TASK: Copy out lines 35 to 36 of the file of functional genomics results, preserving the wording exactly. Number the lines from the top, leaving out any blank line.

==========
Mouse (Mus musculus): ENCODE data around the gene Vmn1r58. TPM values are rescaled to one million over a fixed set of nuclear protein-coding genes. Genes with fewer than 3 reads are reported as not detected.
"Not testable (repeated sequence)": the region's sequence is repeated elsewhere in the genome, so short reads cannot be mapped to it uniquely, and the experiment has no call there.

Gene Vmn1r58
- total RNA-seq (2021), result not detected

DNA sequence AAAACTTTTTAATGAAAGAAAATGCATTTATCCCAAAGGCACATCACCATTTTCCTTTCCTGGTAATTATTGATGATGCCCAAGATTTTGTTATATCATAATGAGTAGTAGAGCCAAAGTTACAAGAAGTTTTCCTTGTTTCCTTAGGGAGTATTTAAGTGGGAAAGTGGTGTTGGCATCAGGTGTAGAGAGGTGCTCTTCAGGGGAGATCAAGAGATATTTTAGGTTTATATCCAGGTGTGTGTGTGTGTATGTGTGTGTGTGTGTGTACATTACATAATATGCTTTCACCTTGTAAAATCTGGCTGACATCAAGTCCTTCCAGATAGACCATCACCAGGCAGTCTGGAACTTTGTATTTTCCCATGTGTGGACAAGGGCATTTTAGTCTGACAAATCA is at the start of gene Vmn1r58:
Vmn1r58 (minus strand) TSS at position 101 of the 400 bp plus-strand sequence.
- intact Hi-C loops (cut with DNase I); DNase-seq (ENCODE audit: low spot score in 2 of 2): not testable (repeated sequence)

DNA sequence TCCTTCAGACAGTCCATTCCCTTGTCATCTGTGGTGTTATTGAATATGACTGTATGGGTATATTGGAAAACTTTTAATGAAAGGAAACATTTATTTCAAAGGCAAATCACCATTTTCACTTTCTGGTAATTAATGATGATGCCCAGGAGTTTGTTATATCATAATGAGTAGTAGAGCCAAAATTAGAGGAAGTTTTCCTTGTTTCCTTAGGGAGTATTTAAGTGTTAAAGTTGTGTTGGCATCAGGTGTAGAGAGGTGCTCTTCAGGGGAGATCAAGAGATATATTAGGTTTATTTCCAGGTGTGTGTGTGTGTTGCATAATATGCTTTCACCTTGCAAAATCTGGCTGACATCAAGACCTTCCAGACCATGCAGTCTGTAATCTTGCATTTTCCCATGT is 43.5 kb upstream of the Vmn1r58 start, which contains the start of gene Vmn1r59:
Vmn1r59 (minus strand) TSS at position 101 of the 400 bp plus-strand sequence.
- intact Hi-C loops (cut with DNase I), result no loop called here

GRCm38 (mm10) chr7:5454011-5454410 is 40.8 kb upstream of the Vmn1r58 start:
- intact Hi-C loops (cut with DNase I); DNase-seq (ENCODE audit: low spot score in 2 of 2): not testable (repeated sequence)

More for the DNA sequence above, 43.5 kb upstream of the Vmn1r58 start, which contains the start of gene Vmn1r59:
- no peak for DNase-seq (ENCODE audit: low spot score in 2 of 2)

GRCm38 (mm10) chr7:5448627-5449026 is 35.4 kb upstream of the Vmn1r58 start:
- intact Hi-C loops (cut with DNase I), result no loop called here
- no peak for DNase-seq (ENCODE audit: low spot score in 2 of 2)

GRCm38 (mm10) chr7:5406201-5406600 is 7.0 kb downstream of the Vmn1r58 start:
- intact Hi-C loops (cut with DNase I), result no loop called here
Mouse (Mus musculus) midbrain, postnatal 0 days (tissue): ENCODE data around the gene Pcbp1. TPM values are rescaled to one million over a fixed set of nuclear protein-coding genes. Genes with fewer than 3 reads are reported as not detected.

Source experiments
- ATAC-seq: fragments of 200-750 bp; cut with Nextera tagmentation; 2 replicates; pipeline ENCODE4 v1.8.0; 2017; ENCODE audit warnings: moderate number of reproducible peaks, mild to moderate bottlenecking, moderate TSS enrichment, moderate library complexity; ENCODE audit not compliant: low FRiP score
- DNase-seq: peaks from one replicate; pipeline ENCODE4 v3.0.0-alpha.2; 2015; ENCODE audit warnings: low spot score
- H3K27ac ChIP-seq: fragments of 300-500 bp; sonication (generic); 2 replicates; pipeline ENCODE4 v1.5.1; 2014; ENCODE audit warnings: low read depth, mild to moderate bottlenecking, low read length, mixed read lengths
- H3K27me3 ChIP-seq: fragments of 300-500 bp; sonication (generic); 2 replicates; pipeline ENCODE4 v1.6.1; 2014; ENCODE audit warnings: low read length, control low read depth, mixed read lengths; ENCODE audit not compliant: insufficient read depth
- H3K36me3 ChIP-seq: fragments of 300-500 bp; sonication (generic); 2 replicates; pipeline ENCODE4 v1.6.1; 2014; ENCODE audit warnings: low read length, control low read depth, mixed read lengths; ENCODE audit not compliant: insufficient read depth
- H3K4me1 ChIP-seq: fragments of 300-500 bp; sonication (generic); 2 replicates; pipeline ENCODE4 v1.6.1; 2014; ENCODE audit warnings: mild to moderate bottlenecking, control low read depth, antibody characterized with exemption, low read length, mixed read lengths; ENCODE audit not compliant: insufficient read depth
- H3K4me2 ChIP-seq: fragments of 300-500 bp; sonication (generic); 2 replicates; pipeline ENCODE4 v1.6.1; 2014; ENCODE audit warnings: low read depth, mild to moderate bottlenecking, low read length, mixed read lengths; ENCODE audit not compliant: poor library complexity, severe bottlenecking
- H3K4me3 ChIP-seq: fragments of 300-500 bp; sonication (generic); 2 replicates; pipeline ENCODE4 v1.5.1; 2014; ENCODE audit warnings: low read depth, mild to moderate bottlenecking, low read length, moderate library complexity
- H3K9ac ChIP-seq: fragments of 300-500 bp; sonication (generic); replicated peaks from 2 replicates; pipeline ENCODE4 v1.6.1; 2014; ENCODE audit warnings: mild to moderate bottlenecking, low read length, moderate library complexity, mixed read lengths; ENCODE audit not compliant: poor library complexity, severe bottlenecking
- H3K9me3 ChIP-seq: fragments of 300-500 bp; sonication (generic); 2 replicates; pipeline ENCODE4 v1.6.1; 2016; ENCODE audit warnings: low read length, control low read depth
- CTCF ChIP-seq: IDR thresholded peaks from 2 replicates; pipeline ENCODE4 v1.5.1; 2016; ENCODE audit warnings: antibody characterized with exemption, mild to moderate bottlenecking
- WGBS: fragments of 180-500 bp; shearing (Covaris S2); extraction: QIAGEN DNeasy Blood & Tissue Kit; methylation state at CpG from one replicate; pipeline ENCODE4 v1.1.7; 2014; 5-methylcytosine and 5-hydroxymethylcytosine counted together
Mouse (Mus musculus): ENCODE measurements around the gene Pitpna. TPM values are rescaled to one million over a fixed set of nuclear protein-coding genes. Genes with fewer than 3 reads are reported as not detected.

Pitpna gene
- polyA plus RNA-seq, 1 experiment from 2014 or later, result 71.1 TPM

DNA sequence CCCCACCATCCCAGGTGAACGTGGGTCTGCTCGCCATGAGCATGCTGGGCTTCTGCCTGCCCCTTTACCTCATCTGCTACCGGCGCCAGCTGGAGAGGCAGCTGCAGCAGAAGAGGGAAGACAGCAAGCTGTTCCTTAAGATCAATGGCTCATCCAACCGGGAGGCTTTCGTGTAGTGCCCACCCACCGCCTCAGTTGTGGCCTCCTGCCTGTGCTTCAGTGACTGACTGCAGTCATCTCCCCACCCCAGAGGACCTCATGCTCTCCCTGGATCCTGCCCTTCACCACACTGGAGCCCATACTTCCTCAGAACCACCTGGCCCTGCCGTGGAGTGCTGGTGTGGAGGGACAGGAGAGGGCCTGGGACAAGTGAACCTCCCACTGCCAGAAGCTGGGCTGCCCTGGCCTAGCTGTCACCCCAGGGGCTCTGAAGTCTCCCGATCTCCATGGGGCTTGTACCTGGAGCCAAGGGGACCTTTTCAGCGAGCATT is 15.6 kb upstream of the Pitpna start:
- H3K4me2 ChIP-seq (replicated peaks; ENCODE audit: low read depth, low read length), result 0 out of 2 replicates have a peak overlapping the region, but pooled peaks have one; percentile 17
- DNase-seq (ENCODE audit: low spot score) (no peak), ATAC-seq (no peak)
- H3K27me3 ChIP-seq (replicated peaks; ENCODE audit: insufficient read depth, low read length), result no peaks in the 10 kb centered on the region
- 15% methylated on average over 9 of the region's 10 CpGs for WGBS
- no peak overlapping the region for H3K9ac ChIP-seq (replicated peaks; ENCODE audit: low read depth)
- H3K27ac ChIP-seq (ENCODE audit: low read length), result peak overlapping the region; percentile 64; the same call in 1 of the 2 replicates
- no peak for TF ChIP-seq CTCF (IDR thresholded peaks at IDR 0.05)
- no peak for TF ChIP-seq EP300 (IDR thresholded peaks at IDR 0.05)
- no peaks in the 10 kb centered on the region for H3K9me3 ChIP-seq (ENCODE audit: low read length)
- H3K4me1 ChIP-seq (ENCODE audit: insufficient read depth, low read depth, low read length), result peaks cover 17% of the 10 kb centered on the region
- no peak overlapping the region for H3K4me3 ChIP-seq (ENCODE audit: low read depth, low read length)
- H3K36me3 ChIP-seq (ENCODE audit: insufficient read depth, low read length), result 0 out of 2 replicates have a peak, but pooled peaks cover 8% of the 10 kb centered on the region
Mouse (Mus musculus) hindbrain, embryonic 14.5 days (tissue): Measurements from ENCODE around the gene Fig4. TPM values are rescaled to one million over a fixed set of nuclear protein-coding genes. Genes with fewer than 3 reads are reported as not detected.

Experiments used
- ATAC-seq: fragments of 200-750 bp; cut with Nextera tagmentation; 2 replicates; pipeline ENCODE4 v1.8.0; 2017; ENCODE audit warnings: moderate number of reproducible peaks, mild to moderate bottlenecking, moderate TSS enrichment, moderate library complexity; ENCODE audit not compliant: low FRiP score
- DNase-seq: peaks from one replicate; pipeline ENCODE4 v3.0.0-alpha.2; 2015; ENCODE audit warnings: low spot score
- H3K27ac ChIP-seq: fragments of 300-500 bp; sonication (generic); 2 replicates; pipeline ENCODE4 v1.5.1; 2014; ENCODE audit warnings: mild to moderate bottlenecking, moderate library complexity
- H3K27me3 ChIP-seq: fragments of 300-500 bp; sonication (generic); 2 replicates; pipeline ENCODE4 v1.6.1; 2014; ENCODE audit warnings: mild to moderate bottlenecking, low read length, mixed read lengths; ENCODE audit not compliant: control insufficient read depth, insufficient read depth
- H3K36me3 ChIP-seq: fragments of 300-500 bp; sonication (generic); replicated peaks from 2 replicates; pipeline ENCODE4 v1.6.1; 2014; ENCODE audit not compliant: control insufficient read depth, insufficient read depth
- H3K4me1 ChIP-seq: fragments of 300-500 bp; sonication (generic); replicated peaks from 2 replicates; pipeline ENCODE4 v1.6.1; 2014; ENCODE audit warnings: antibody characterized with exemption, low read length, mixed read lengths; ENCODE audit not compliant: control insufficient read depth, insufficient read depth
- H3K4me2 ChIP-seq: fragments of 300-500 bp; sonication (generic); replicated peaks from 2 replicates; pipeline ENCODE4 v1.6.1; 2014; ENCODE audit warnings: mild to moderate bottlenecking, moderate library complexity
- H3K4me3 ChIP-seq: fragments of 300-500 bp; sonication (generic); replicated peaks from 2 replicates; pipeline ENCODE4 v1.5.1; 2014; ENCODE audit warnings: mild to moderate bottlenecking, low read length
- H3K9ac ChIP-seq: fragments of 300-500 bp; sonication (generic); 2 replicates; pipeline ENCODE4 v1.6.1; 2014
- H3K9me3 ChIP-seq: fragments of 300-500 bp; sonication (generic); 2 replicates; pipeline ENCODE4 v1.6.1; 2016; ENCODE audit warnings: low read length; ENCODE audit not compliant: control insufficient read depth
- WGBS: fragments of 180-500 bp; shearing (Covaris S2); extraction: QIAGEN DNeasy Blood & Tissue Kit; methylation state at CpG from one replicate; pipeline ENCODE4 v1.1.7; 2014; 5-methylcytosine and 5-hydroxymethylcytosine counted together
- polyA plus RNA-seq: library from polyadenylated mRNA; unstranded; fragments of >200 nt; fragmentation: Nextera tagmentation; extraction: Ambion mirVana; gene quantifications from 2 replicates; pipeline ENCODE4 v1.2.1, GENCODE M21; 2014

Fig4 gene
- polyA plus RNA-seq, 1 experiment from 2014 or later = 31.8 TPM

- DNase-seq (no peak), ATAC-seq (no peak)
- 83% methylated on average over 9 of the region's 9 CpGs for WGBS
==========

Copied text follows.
Pitpna gene
- polyA plus RNA-seq, 1 experiment from 2014 or later, result 71.1 TPM